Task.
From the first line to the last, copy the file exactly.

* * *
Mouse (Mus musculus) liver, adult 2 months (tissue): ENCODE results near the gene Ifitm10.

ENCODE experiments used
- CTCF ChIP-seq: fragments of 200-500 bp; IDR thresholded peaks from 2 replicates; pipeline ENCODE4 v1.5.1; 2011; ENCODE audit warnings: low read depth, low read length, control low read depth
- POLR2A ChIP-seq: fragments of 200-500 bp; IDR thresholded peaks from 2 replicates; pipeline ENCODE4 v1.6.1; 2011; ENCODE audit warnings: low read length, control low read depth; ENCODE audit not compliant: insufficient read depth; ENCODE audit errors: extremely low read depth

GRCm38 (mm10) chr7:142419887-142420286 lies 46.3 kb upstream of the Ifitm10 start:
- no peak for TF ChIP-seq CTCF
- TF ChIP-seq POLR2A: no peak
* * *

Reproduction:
Mouse (Mus musculus) liver, adult 2 months (tissue): ENCODE results near the gene Ifitm10.

ENCODE experiments used
- CTCF ChIP-seq: fragments of 200-500 bp; IDR thresholded peaks from 2 replicates; pipeline ENCODE4 v1.5.1; 2011; ENCODE audit warnings: low read depth, low read length, control low read depth
- POLR2A ChIP-seq: fragments of 200-500 bp; IDR thresholded peaks from 2 replicates; pipeline ENCODE4 v1.6.1; 2011; ENCODE audit warnings: low read length, control low read depth; ENCODE audit not compliant: insufficient read depth; ENCODE audit errors: extremely low read depth

GRCm38 (mm10) chr7:142419887-142420286 lies 46.3 kb upstream of the Ifitm10 start:
- no peak for TF ChIP-seq CTCF
- TF ChIP-seq POLR2A: no peak